The ninth inning of a baseball game with a no-hitter on the line is one of the most exciting spectator experiences in sports. The downside is that fans have to sit through eight relatively dull innings to get there. Keep that analogy in mind when watching golf’s majors in 2013. Based on this year’s venues, I suspect we’ll see three and a half days of no-hitter golf punctuated by a thrilling Sunday afternoon.
I’m not talking about the Masters. We all know that Augusta National regularly produces pins-and-needles finishes, full of dramatic recovery shots and stunning reversals of fortune. Those elements, however, will be harder to find at this year’s other three majors. Merion (U.S. Open), Muirfield (British Open) and Oak Hill (PGA) are three punishing courses. Assuming we get typical weather, hitting fairways and greens is going to play a particularly significant role in determining this year’s major champions.
Forget the prognosticators who think the field is going to feast on shortish Merion. It won’t happen, because Merion has never been about length. Navigating the layout is more akin to playing a chess match, with an emphasis on keeping the ball below the hole. Narrow fairways and difficult greens mean scoring will not be as low as some people believe. Think about the players who’ve won Opens there: David Graham, who hit all 18 greens on Sunday in 1981; Lee Trevino; and Ben Hogan. You need to control your ball to win at Merion.
It won’t get any easier for the pros at Muirfield. I’ve played it, and, man, is it hard. Like all British Open venues, the weather will be a major factor there—if the wind and rain are up, then it’s going to be a long, nasty slog. Nick Faldo made 18 pars on Sunday to win at Muirfield in 1987. That’s the kind of player who will emerge this year: someone who can strategize, hit it solidly and remain patient. Could we see an older player emerge here like Tom Watson at Turnberry in 2009? Probably not. Muirfield might be too much course for the graybeards.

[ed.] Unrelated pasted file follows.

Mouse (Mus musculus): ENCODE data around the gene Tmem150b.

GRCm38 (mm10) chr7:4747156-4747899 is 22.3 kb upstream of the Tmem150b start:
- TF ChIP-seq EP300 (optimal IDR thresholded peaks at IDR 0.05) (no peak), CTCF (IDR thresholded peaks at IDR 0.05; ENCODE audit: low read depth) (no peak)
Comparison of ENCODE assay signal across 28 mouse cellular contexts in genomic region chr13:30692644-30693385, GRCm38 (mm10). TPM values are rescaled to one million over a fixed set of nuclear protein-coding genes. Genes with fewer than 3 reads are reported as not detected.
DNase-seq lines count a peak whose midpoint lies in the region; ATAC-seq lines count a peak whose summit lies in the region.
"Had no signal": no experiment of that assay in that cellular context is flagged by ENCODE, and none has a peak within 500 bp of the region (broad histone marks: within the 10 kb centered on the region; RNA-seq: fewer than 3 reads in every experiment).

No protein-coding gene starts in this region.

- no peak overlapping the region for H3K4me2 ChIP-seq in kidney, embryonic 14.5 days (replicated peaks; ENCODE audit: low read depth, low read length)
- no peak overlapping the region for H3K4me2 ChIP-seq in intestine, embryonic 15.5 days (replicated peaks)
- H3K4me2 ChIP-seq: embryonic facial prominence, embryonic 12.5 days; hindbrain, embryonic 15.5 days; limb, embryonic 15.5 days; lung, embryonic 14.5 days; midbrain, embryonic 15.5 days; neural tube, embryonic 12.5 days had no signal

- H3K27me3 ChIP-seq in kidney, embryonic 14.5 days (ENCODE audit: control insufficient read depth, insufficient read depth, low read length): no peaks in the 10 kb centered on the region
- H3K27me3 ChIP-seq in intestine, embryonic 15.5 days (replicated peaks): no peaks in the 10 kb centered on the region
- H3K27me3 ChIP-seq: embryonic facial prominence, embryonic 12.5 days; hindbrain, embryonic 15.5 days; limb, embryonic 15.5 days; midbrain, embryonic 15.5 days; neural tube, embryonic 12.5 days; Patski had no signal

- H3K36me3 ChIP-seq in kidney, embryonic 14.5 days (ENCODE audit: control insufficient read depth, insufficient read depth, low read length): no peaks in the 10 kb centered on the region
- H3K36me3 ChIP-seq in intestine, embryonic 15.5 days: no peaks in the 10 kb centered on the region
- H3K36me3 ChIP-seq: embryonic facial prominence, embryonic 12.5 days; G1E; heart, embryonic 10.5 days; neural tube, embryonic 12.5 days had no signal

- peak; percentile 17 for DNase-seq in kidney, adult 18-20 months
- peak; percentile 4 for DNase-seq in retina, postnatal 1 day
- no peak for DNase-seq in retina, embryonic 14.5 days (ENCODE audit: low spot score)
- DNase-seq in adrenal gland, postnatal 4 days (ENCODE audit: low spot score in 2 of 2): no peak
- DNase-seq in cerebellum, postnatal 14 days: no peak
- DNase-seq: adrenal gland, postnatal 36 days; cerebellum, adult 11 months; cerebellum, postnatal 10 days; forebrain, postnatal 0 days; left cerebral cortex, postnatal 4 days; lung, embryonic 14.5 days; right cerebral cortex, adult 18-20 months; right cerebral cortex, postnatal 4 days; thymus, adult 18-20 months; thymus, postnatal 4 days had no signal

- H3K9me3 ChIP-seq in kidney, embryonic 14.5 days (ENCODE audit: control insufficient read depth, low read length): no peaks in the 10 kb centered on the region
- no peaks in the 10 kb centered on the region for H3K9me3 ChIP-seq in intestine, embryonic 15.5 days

After getting beaten up in Philadelphia and Scotland, the pros won’t get much of a respite at Oak Hill in upstate New York. We’ve all seen Oak Hill’s famous tree-lined fairways in the Ryder Cup, U.S. Open and previous PGAs. It’s a course where you have to own your ball flight and keep it in play, which means you can expect yet another grindfest.
So what kind of player will excel at these sites? Luke Donald could hit a manhole cover from 175 yards and is a sound putter, so he’ll have a good chance to win his first major in 2013. Rory McIlroy and Tiger Woods are always going to be in the mix because of their ballstriking, firepower and experience. Bubba Watson and Phil Mickelson, however, might struggle. They’re more erratic, and Merion, Muirfield and Oak Hill won’t offer many chances at redemption after a wayward shot.
So ready yourself for plodding, workmanlike golf in 2013. And remember those no-hitters. You may be bored for eight innings, but the ninth makes it all worthwhile.